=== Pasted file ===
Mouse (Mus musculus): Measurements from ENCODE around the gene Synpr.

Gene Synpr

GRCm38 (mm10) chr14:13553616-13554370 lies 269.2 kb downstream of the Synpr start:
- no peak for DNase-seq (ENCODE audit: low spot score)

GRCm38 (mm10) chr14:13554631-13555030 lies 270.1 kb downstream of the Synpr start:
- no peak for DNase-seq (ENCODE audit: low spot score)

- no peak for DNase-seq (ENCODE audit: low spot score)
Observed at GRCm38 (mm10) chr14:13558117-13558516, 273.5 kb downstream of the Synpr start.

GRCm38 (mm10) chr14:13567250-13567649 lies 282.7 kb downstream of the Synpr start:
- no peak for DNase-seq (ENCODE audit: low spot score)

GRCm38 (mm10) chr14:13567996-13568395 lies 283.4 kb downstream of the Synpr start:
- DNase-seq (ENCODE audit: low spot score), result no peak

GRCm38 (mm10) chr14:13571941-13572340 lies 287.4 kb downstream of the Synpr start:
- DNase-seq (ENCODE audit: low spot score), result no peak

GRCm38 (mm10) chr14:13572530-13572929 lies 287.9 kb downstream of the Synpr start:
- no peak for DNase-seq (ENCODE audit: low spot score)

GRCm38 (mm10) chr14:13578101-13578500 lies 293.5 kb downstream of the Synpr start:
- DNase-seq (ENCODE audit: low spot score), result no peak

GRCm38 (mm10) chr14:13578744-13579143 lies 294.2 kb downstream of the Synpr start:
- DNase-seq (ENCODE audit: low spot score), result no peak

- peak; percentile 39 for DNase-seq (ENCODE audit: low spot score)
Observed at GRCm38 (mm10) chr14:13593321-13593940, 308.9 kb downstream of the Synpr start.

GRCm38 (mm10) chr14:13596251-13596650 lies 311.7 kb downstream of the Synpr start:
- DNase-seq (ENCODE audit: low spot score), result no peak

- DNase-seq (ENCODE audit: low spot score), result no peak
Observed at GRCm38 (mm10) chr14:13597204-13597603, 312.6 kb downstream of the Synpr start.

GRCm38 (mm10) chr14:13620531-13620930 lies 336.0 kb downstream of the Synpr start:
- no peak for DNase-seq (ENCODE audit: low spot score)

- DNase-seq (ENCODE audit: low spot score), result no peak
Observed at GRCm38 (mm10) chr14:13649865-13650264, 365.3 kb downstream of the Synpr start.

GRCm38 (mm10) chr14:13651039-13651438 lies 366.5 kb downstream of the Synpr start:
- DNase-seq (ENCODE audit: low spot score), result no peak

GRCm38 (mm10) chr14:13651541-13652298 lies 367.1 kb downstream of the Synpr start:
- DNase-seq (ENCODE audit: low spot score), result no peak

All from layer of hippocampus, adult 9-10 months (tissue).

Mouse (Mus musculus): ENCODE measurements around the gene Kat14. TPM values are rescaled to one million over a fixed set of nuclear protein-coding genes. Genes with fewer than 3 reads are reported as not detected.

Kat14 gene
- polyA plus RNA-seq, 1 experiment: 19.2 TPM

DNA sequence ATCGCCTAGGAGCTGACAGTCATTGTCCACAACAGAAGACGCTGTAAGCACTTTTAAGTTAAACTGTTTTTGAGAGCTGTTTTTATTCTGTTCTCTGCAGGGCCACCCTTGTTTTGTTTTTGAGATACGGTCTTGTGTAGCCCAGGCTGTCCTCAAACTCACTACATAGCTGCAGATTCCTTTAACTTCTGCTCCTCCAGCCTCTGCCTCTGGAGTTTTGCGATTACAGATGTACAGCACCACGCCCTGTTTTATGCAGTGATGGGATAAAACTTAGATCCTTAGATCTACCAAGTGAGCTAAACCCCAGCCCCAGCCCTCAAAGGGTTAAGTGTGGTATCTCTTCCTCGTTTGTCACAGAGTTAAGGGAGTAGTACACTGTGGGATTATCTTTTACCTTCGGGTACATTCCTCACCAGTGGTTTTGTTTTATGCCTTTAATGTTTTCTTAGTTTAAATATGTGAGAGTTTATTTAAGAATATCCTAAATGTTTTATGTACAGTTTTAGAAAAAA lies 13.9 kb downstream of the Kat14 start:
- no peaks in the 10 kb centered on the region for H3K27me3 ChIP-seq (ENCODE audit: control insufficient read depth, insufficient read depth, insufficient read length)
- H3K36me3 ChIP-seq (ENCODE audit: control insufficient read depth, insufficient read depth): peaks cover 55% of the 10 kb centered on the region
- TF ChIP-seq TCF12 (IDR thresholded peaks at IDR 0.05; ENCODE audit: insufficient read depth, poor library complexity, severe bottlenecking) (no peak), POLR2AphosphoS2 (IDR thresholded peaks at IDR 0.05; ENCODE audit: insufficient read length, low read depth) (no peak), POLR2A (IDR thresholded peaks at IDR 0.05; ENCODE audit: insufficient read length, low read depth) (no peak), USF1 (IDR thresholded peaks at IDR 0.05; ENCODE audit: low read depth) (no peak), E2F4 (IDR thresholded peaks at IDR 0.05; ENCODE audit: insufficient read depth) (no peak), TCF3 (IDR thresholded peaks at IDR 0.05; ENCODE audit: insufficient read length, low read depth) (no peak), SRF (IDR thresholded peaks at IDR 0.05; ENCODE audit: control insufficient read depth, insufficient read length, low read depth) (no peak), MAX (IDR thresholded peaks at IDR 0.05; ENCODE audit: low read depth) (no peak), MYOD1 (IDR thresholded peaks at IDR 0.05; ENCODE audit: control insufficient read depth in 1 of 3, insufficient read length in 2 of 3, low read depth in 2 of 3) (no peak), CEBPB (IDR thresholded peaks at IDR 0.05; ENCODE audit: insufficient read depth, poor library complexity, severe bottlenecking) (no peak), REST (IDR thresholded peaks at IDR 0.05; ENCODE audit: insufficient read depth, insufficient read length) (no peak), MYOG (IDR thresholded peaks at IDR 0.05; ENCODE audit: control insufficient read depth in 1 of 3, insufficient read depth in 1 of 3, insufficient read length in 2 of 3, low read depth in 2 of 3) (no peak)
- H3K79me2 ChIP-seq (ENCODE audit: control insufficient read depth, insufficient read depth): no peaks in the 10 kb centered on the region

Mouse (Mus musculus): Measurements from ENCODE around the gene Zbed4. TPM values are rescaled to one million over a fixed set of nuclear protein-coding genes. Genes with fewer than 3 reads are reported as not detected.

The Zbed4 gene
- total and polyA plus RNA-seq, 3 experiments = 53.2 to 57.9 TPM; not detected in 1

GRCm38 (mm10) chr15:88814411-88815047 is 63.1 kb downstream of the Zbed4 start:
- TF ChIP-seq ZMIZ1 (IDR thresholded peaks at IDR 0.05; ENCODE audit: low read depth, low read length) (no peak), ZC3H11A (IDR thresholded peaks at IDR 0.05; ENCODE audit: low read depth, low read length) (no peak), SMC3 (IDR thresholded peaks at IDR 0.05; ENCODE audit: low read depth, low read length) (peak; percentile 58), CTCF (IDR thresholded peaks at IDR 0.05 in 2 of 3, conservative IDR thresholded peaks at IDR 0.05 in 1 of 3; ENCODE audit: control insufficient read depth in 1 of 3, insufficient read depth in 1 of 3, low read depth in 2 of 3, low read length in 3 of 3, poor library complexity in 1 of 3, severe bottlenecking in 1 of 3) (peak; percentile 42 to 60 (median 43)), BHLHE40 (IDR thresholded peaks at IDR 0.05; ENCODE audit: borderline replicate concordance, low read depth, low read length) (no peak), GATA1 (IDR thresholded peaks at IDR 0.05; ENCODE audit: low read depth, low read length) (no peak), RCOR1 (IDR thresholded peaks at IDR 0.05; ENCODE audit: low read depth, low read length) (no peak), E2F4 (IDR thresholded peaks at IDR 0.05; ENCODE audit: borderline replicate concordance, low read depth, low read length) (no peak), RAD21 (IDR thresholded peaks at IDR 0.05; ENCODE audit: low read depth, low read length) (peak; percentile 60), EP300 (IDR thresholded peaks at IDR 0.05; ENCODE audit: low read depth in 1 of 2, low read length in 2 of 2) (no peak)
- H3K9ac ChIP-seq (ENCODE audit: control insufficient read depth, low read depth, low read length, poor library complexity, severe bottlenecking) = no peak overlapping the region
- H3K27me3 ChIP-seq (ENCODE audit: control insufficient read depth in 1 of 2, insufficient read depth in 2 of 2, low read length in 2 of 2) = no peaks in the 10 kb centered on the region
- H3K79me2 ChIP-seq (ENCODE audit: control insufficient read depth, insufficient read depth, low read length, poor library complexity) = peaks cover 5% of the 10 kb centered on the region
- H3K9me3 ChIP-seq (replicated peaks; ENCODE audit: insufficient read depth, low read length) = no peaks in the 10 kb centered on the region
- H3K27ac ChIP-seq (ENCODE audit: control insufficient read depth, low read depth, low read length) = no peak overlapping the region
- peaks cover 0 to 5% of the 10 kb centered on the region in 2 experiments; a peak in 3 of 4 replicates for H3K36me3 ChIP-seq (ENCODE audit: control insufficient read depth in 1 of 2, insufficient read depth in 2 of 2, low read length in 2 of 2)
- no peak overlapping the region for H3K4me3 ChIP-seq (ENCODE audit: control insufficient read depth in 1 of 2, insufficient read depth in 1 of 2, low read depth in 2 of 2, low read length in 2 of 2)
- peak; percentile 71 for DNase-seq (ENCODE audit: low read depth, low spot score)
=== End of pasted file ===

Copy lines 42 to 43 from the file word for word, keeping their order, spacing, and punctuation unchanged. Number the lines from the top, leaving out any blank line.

- TF ChIP-seq TCF12 (IDR thresholded peaks at IDR 0.05; ENCODE audit: insufficient read depth, poor library complexity, severe bottlenecking) (no peak), POLR2AphosphoS2 (IDR thresholded peaks at IDR 0.05; ENCODE audit: insufficient read length, low read depth) (no peak), POLR2A (IDR thresholded peaks at IDR 0.05; ENCODE audit: insufficient read length, low read depth) (no peak), USF1 (IDR thresholded peaks at IDR 0.05; ENCODE audit: low read depth) (no peak), E2F4 (IDR thresholded peaks at IDR 0.05; ENCODE audit: insufficient read depth) (no peak), TCF3 (IDR thresholded peaks at IDR 0.05; ENCODE audit: insufficient read length, low read depth) (no peak), SRF (IDR thresholded peaks at IDR 0.05; ENCODE audit: control insufficient read depth, insufficient read length, low read depth) (no peak), MAX (IDR thresholded peaks at IDR 0.05; ENCODE audit: low read depth) (no peak), MYOD1 (IDR thresholded peaks at IDR 0.05; ENCODE audit: control insufficient read depth in 1 of 3, insufficient read length in 2 of 3, low read depth in 2 of 3) (no peak), CEBPB (IDR thresholded peaks at IDR 0.05; ENCODE audit: insufficient read depth, poor library complexity, severe bottlenecking) (no peak), REST (IDR thresholded peaks at IDR 0.05; ENCODE audit: insufficient read depth, insufficient read length) (no peak), MYOG (IDR thresholded peaks at IDR 0.05; ENCODE audit: control insufficient read depth in 1 of 3, insufficient read depth in 1 of 3, insufficient read length in 2 of 3, low read depth in 2 of 3) (no peak)
- H3K79me2 ChIP-seq (ENCODE audit: control insufficient read depth, insufficient read depth): no peaks in the 10 kb centered on the region